MIDI (*.mid) files are generally better for playing music clips than WAV (*.wav) files, and they're usually smaller as well. Both the Window's Media Player and the QuickTime Player support playing MIDI files, so most Windows and Macintosh users should be able to listen to them. The latest versions of these players also include support for playing MP3 music files, which also have more fidelity than WAV files, while consuming many fewer bytes.
Here's a rundown of some of the other attributes that can be assigned to the EMBED element:
ALIGN: Values: top, right, left, middle, and bottom. To center, nest the EMBED element inside of a CENTER element or a center-aligned DIV element.
PLUGINSPAGE: Value: URL where appropriate plug-in player can be downloaded. Examples: pluginspage="http://www.apple.com/quicktime/download/" (for the QuickTime player) or pluginspage="http://www.liveupdate.com/dl.html" (for the Crescendo player).
VOLUME: Values: 0 to 100; the default volume is 100.
The NOEMBED element lets you include content in your page that will be seen only by visitors using browsers that don't recognize the EMBED element. A common use for this element is to include a regular hypertext link to the sound file, so the visitor can click on it and, if they have the correct player installed, play the sound clip. Here's an example of using the NOEMBED element:
<center><embed src="mysound.wav" width="145" height="45" autostart="true" loop="false"></center> <noembed><p>Your browser does not support the EMBED element. Click on the link if you would like to download and listen to the <a href="mymusic.wav">background music</a> that accompanies my site.</p></noembed>
If you want to use a standard HTML element to embed audio files in Web pages, you need to use the OBJECT element. The OBJECT element is an HTML 4 element and may not be supported by earlier browsers that are not HTML 4-compliant. Here's an example of using the OBJECT element to insert an audio file in a Web page:
To hide the player and cause the sound file to loop only once, just set the height and width to 0 and delete the "controller" and "loop" parameters. The TYPE attribute advises the player of the MIME type of the audio file. Common audio MIME types include (audio file formats in parentheses): audio/wav (WAV), audio/mid (MIDI), audio/basic (AU and SND), audio/mpeg (MPG, MPEG, MP2, and MPE), audio/mpeg3 (MP3), audio/x-aiff (AIF and AIFF), audio/x-realaudio (RA), and audio-x-ms-wma (WMA).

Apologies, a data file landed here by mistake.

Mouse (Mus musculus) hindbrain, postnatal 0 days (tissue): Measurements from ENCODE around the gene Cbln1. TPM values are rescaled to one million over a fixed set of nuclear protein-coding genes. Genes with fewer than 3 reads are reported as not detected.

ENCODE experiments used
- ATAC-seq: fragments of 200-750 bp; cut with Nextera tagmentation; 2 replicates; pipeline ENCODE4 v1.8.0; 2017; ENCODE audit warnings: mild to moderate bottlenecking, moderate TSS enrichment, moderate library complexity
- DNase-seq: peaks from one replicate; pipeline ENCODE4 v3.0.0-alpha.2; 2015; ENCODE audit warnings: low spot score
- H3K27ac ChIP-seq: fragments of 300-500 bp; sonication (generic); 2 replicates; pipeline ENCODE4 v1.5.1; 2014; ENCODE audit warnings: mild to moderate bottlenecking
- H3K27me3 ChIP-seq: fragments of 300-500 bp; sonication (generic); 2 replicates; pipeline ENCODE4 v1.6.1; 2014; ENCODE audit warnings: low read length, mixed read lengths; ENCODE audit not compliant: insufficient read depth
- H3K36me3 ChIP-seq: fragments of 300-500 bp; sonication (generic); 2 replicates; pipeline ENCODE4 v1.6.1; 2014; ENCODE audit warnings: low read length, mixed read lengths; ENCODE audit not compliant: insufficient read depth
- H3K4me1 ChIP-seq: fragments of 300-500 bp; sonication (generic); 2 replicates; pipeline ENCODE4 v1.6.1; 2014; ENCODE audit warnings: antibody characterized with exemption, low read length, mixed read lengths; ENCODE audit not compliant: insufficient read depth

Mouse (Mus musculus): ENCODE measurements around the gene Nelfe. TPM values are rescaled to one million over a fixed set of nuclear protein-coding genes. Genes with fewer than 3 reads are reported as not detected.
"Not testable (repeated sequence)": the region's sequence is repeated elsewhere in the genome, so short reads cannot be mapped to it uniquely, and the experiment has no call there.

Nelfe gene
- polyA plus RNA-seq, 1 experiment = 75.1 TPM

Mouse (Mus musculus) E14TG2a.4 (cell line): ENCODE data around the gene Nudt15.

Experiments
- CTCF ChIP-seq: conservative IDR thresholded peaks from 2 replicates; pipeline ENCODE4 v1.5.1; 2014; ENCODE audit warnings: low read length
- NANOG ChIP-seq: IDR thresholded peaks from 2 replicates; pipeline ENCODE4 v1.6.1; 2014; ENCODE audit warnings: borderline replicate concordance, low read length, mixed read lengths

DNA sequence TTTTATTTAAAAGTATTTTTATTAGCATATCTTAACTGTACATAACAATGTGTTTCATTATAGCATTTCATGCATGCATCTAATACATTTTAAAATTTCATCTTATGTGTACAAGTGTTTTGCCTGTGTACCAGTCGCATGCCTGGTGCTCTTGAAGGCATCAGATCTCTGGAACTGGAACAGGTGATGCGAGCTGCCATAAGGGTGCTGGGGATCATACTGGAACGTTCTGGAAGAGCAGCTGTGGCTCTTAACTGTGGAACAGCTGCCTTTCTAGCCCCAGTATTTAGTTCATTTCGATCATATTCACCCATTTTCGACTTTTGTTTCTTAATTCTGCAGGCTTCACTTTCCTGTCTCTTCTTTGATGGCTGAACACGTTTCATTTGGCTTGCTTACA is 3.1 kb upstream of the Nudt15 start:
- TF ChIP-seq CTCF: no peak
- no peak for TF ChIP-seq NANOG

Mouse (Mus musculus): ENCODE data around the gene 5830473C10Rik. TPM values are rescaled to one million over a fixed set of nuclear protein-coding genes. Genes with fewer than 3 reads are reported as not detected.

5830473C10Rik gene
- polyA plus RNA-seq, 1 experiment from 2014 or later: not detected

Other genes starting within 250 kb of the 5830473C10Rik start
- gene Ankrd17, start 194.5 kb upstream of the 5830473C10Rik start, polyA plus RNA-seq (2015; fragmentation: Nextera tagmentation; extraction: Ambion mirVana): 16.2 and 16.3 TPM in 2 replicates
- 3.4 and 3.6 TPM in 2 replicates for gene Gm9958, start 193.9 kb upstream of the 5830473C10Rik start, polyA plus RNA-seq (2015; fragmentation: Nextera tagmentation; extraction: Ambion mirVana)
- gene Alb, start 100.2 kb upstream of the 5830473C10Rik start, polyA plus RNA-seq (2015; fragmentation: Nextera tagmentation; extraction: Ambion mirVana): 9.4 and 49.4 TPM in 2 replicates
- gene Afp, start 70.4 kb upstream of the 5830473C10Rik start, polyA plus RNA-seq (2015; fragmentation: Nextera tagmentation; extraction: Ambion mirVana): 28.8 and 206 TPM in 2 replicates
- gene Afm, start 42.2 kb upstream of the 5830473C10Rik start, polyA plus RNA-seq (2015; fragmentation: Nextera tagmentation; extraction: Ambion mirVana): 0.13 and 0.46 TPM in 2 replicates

You can also use the EMBED and OBJECT elements to insert inline video in a Web page. Here's an example of using the EMBED element to insert an inline video file:
<center><embed src="myvideo.mpg" width="320" height="255" autostart="false" loop="true"></center>
Here's an example of using the OBJECT element to do the same thing:
<center> <object data="myvideo.mpg" type="video/mpeg" width="320" height="255" vspace="5"> <param name="src" value="myvideo.mpg"> <param name="controller" value="true"> <param name="loop" value="true"> <param name="autostart" value="true"> Download <a href="myvideo.mpg">my video</a> if it doesn't automatically play in your browser. </object> </center>
The TYPE attribute advises the player of the MIME type of the video file. Common video MIME types include (video file formats in parentheses): video/mpeg (MPEG, MPG, and MPE), video/mpeg2 (MPV2 and MP2CV), video/quicktime (MOV and QT), video/avi (AVI), video/x-ms-wmv (WMV), video/x-ms-asf (ASF), video/vnd.rn-realmedia (RM, RAM), and video/vnd.rn-realvideo (RV).
Before downloading a player, test some of the previous EMBED element examples with different audio files on your local system. Just make sure that your HTML file and any audio files you want to test are in the same folder. Also be sure to add the appropriate file extension (.wav for WAV files and .mid for MIDI files, for example) and eliminate any spaces from the file names. Chances are that you already have the capability of playing the most common audio formats. If you need to download and install an audio or media player, here are some options:
Windows Media Player at www.microsoft.com/windows/windowsmedia/ (Windows).
Apple QuickTime Player at www.apple.com/quicktime/products/qt/ (Macintosh and Windows).
Real One Player at www.real.com/ (Windows, Macintosh, and Linux). Link to the free Windows player is in the upper-right corner; links to Macintosh and Linux players are in the lower-right corner.
WavPlay at www.hitsquad.com/smm/programs/WavPlay/ (Linux).
Crescendo at www.liveupdate.com/ (Windows). A free MIDI player.
Don't depend, however, on any one plug-in player being displayed. What'll show up on someone else's screen will be whatever plug-in they've designated to play the type of sound or video clip you've embedded.